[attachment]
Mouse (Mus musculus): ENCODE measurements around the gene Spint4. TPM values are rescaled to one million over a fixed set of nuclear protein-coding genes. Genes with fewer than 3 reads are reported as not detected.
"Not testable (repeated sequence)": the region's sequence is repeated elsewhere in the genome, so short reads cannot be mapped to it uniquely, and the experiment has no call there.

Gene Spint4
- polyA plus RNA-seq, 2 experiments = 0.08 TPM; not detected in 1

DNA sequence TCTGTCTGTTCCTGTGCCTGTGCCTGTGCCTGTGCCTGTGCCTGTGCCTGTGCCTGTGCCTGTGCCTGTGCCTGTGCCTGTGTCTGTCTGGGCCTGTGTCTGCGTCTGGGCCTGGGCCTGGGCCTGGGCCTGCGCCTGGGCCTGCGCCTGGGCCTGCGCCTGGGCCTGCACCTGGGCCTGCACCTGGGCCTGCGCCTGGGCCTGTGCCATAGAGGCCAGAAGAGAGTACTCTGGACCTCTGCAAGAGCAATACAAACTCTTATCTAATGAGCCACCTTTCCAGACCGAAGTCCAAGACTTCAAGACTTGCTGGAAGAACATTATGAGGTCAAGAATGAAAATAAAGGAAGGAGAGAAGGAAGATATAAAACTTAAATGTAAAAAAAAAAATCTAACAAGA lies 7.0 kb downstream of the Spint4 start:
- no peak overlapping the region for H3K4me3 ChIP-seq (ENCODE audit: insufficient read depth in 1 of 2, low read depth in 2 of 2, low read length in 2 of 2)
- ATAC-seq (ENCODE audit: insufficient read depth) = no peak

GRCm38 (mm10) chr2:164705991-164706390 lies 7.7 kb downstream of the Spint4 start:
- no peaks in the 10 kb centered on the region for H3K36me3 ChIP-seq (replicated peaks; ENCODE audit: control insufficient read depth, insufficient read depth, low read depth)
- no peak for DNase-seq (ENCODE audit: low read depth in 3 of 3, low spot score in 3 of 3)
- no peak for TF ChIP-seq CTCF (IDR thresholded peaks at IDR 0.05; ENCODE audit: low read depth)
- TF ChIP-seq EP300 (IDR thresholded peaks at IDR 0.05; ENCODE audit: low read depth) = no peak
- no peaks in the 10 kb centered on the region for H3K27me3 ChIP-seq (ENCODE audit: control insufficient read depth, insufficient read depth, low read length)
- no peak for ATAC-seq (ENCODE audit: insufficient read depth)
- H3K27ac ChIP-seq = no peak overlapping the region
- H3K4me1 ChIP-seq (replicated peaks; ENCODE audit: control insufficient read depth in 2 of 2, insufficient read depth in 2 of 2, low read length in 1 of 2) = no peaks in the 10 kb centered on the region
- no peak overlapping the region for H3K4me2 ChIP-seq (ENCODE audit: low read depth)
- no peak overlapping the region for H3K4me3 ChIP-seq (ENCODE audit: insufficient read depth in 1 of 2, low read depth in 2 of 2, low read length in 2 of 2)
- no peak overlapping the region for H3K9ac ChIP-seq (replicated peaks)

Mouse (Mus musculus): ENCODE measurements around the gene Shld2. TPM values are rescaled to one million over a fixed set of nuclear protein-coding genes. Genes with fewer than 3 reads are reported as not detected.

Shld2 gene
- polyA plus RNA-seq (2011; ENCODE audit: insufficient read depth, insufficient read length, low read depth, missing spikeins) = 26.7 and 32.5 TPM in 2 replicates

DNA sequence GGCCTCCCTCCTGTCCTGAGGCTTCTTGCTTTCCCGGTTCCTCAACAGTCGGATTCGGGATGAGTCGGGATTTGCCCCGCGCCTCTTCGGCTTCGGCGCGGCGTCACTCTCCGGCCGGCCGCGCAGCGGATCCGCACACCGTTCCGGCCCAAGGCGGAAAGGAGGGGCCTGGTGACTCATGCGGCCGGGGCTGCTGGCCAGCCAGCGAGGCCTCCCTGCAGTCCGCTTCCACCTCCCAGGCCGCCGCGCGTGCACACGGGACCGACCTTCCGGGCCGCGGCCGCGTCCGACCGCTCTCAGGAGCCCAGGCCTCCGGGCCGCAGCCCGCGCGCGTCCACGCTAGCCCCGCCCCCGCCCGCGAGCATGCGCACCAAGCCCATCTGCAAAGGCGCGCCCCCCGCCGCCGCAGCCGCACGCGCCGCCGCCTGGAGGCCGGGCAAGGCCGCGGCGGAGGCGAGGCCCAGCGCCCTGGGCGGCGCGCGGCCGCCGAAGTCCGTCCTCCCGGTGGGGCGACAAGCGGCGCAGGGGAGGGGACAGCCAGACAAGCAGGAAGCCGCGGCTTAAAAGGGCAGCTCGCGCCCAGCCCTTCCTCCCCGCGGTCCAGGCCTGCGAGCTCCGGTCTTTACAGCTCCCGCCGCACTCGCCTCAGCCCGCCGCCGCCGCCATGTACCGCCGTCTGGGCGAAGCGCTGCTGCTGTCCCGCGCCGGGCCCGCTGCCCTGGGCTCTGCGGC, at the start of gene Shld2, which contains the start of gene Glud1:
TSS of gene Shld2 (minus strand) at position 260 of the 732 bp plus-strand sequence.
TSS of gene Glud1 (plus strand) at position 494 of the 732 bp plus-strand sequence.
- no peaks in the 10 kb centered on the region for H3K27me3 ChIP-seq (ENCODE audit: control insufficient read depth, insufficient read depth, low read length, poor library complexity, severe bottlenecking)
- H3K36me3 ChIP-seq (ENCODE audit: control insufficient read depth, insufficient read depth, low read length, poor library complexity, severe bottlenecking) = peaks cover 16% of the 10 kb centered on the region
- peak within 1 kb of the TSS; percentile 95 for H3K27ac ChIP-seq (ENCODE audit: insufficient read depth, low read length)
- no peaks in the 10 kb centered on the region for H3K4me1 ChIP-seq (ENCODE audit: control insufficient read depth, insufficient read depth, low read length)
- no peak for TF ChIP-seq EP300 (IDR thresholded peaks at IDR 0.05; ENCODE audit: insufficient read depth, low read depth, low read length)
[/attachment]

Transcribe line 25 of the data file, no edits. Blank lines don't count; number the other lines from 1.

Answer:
TSS of gene Glud1 (plus strand) at position 494 of the 732 bp plus-strand sequence.